Academic journal article Military Review

Reinventing the Wheel: Operational Lessons Learned by the 101st Division Artillery during Two Warfighter Exercises

Academic journal article Military Review

Reinventing the Wheel: Operational Lessons Learned by the 101st Division Artillery during Two Warfighter Exercises

Article excerpt


The U.S. Army reactivated active component division artillery (DIVARTY) units in 2014 after a ten-year hiatus. Although the DIVARTY is not a new organizational structure, its latest incarnation comes at a period when critical operational-level fires skills have atrophied. DIVARTY members now find themselves relearning skills that were once common artillery competencies. Additionally, incorporating tactics, techniques, and procedures that operationalize technological innovations and lessons learned in combat during the past fourteen years is a learning challenge.

The 101st DIVARTY reactivated in 2014 and participated in two division-level warfighter exercises (WFXs) in one year. During these exercises, the 101st DIVARTY relearned essential skills, developed new procedures, and had the unique opportunity to re-evaluate lessons learned to identify best practices for dealing with organizational and operational challenges. This article provides a brief background of WFXs and common fires issues, outlines the context of the 101st DIVARTY's training scenarios, and summarizes four important lessons learned as best practices.

Warfighter Exercise Background and Commonly Observed Issues

WFXs are distributed, multiechelon, and multicomponent events focused on training mission command to brigade-, division-, and corps-level commanders and staffs in unified land operations scenarios. (1) These scenarios focus on mission-essential tasks and core warfighting competencies using an adjustable operating environment against a hybrid, near-peer adversary in an austere theater of operations.

The U.S. Army Combined Arms Center Mission Command Training Program (MCTP) at Fort Leavenworth, Kansas, is the principal combat training center for mission command training and hosts WFXs. (2) Observer/controller/trainers are subject-matter experts who coach, teach, and mentor participating staffs, while MCTP senior mentors coach commanders during the training events.

Experience has shown that MCTP trainers and mentors consistently note common issues experienced by units they observe. For example, across the warfighting functions, most issues stem from challenges associated with integrating and synchronizing division efforts at the operational level of war. Divisions typically struggle to delineate fights within the deep-close-security operational framework, to synchronize combined arms maneuver, and to effectively target. They also consistently underestimate sustainment needs and insufficiently plan protection efforts. Focusing on fires, MCTP observers frequently note that DIVARTYs labor to weight the main effort with artillery assets, conduct insufficient planning, and produce limited assessments during the decide, detect, deliver, and assess (D3A) targeting process. (3)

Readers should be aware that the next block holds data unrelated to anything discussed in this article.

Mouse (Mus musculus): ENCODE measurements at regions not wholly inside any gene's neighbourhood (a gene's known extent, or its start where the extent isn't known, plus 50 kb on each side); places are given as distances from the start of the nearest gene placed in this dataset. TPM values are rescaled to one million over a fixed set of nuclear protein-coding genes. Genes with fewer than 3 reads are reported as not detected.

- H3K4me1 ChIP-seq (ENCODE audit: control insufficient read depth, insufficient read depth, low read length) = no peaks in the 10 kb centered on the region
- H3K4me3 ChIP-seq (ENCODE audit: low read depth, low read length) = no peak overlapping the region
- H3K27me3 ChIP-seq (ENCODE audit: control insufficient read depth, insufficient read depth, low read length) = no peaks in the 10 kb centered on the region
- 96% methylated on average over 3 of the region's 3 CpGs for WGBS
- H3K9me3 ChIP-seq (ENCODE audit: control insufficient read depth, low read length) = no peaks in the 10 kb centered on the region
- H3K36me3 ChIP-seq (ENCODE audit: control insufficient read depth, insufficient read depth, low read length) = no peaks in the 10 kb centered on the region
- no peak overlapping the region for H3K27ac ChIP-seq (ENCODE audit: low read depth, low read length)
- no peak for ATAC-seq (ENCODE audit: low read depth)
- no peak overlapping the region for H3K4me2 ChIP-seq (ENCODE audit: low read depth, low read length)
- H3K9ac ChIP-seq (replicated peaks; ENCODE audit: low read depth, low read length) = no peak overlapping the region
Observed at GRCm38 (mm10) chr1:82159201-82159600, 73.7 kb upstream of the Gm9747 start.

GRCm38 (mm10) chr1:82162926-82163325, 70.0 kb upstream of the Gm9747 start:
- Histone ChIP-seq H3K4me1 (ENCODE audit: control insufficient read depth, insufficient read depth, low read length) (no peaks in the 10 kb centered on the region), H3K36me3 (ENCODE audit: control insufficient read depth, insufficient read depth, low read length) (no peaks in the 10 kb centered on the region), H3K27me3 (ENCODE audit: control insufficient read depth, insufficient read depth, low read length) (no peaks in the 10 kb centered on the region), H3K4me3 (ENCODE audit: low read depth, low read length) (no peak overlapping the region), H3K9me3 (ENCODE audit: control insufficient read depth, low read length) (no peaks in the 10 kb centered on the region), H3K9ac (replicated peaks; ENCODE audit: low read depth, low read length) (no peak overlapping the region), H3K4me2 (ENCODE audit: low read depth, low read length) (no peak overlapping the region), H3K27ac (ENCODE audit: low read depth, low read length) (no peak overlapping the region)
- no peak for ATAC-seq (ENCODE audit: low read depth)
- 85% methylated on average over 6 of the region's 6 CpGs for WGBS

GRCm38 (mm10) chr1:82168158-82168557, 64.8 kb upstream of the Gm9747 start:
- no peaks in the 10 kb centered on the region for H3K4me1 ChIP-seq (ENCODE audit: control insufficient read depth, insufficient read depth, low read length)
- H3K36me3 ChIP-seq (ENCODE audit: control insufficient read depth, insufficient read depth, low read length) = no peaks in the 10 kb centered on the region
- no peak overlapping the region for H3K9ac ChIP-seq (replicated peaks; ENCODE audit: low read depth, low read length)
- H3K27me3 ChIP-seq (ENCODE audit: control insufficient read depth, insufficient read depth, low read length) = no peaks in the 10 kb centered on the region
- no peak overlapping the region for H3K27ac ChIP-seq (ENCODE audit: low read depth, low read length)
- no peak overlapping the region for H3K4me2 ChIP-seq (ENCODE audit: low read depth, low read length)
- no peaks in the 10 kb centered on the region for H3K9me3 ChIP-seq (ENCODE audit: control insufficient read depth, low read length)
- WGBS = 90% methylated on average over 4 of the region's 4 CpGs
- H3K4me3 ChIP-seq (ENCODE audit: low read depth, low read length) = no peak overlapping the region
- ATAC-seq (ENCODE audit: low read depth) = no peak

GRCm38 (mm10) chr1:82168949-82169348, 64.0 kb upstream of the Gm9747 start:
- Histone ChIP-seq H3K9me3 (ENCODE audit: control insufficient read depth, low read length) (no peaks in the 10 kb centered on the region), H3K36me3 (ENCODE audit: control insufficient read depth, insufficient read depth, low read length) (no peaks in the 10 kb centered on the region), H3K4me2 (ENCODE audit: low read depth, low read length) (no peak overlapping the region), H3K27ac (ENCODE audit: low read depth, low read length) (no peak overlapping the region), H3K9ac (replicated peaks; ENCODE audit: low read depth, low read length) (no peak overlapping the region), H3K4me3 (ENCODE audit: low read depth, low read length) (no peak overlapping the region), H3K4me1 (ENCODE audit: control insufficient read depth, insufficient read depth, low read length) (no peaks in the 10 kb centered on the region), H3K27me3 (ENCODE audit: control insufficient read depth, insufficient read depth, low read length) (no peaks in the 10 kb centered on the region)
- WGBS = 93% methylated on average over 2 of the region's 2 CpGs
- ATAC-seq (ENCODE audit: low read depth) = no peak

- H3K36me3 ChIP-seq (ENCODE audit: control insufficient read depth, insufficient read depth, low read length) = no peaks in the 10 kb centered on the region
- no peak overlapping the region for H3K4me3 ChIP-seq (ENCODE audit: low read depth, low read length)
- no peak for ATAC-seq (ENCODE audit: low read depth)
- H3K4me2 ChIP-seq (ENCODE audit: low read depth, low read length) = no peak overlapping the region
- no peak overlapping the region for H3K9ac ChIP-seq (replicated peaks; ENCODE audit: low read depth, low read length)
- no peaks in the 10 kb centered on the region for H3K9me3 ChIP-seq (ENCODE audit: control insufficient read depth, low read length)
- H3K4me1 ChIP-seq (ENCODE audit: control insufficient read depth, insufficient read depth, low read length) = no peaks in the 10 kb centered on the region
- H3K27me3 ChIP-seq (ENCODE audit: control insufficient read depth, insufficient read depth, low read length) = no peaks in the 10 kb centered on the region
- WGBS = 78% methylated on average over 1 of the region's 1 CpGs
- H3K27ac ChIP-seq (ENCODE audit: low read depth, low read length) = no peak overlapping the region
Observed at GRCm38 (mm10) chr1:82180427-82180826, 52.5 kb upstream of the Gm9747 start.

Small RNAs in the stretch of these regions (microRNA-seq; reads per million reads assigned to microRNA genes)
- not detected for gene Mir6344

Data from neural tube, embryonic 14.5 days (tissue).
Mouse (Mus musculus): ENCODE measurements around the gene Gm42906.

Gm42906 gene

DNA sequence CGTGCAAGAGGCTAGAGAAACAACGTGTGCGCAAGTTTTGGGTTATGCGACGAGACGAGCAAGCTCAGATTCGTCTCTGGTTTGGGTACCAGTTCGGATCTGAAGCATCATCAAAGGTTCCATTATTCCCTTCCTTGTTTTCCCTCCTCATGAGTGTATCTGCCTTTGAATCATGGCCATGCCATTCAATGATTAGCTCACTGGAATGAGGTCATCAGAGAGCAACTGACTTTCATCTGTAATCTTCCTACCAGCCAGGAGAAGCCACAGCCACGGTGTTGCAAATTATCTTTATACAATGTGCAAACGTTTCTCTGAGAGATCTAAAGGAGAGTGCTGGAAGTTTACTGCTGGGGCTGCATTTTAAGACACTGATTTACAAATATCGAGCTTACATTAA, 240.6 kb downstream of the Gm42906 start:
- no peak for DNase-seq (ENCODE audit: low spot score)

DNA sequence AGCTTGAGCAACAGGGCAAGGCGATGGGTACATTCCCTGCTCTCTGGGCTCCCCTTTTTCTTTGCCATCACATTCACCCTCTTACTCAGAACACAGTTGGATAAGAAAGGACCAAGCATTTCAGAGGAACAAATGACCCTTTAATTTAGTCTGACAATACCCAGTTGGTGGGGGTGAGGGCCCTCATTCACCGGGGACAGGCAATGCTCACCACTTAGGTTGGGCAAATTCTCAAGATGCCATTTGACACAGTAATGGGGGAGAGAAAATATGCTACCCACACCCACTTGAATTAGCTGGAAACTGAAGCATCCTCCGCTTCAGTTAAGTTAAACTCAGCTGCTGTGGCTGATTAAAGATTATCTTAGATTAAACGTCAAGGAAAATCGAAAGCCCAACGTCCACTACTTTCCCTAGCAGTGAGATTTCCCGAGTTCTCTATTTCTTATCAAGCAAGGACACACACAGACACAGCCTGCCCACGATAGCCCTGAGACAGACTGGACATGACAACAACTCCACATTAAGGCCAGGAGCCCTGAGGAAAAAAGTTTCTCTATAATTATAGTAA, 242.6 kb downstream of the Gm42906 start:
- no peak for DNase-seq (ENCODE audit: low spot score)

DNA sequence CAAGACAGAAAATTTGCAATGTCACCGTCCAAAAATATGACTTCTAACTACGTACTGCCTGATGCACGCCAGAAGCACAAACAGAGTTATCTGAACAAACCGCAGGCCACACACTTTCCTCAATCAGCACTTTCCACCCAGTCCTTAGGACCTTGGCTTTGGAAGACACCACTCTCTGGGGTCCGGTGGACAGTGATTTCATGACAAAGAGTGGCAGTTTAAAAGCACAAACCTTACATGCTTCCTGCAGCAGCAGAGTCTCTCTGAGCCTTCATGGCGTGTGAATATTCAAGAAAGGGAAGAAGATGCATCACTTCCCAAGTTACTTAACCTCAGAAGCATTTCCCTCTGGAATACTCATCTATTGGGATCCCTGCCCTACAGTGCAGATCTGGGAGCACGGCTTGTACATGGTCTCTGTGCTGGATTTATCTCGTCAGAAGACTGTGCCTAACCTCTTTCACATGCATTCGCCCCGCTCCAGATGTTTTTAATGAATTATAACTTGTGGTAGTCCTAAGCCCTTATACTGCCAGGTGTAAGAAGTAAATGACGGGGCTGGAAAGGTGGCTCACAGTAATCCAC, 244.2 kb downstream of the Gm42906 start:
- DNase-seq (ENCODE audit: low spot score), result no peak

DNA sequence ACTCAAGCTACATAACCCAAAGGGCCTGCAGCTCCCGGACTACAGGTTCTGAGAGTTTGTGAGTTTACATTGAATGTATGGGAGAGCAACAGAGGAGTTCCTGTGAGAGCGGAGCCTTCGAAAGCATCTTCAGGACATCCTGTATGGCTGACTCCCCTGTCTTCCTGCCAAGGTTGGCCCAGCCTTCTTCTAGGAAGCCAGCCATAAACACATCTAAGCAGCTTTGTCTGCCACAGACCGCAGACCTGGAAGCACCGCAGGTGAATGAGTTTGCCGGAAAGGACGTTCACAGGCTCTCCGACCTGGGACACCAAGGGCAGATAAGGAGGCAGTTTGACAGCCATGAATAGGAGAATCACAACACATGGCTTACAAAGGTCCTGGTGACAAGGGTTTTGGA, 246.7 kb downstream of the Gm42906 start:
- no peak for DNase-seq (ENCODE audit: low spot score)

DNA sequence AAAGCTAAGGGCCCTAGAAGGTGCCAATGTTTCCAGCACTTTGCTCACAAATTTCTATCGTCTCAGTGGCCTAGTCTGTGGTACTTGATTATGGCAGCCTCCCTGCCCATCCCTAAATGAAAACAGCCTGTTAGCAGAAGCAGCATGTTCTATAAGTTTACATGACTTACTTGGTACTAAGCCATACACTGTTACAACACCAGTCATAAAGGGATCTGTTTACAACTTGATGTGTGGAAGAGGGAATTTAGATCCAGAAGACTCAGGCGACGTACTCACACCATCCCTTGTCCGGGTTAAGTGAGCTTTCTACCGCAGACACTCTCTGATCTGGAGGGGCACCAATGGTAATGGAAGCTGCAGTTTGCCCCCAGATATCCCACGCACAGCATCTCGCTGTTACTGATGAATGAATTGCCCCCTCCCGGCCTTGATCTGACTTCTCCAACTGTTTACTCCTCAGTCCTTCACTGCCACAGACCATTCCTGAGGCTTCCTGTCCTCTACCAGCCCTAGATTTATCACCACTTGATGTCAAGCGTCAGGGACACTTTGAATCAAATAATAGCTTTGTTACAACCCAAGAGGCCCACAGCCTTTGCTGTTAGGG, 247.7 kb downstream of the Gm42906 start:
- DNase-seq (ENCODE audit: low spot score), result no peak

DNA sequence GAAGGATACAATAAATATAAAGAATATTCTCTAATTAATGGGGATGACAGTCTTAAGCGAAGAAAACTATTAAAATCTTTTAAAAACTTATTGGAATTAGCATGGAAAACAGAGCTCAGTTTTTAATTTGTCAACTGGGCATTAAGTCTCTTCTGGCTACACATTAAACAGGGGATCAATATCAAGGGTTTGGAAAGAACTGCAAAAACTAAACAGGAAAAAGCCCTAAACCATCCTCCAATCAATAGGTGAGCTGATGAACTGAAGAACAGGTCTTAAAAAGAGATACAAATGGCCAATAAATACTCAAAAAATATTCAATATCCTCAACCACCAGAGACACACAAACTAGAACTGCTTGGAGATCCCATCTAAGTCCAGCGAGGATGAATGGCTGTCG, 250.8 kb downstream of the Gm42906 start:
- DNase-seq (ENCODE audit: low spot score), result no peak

In contrast, The 101st DIVARTY minimally experienced these deficiencies during its two WFXs. This allowed the organization to focus instead on improving its collective fires skills and developing techniques needed to support the division.

101st DIVARTY Training Scenarios

The 101st DIVARTY participated in WFXs 1505 and 16-02. The first occurred in support of the 36th Infantry Division (Texas National Guard) less than eight months after the DIVARTY's activation. This event served as the 101st DIVARTY's validation exercise. It also provided an opportunity to test the DIVARTY's modularity by having it serve as the force fires headquarters (FFHQ) for a National Guard division in accordance with the Army Total Force initiative. (4)

DIVARTY's second exercise supported the 101st Airborne Division (Air Assault), and was the first time it fully integrated within its parent division as the FFHQ.

Both scenarios replicated a decisive-action environment in a fictional country. The primary adversary possessed near-peer capabilities (i.e., combat systems with capabilities similar to or better than our own) and presented itself as a hybrid threat combining conventional and irregular forces. …

Search by... Author
Show... All Results Primary Sources Peer-reviewed


An unknown error has occurred. Please click the button below to reload the page. If the problem persists, please try again in a little while.